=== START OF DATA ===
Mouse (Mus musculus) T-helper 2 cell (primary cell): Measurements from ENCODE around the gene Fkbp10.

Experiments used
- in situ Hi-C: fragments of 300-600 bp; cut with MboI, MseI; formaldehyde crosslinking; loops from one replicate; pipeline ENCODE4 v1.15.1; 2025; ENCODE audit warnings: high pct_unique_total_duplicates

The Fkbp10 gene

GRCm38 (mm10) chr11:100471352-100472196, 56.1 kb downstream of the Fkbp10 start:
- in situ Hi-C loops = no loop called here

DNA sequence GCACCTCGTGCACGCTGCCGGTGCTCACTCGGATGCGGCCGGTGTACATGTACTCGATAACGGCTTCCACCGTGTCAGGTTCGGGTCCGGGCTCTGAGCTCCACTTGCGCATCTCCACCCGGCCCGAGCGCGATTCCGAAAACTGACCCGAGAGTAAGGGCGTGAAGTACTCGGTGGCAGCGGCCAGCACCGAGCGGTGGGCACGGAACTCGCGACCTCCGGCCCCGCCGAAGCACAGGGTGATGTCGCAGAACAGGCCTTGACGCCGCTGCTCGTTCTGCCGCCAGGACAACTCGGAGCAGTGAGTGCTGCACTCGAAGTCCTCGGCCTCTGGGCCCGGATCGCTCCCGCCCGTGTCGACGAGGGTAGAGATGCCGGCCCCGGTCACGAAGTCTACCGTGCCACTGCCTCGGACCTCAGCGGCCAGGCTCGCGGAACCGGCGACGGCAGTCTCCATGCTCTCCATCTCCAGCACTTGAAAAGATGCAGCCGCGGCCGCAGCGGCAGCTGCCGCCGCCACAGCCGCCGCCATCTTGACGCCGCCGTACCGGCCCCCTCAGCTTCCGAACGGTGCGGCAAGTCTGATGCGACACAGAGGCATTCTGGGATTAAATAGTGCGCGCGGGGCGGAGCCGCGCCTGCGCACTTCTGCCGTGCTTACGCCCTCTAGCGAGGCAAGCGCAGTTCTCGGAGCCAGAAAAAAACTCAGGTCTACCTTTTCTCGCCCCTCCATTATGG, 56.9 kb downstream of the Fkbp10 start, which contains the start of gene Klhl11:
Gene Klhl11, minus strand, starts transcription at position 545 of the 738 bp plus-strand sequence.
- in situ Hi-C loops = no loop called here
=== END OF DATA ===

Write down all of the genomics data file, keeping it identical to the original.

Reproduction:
Mouse (Mus musculus) T-helper 2 cell (primary cell): Measurements from ENCODE around the gene Fkbp10.

Experiments used
- in situ Hi-C: fragments of 300-600 bp; cut with MboI, MseI; formaldehyde crosslinking; loops from one replicate; pipeline ENCODE4 v1.15.1; 2025; ENCODE audit warnings: high pct_unique_total_duplicates

The Fkbp10 gene

GRCm38 (mm10) chr11:100471352-100472196, 56.1 kb downstream of the Fkbp10 start:
- in situ Hi-C loops = no loop called here

DNA sequence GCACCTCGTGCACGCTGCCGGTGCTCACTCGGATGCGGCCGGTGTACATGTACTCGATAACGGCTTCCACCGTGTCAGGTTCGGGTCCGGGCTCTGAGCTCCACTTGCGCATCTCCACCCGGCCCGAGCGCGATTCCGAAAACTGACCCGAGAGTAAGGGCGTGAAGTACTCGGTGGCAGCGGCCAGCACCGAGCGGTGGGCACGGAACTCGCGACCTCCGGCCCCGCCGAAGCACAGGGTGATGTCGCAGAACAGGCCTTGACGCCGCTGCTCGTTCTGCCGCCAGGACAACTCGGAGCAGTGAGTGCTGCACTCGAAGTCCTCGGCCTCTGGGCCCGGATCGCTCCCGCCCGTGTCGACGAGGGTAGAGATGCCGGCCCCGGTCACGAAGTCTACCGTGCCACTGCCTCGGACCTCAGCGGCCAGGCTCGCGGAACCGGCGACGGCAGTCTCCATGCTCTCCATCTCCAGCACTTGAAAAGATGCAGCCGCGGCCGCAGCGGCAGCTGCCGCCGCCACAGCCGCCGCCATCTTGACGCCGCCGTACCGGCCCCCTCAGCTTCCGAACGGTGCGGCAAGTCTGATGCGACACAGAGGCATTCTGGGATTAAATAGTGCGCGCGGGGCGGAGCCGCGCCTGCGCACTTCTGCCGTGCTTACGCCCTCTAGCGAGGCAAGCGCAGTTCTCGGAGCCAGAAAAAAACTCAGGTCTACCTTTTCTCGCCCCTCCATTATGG, 56.9 kb downstream of the Fkbp10 start, which contains the start of gene Klhl11:
Gene Klhl11, minus strand, starts transcription at position 545 of the 738 bp plus-strand sequence.
- in situ Hi-C loops = no loop called here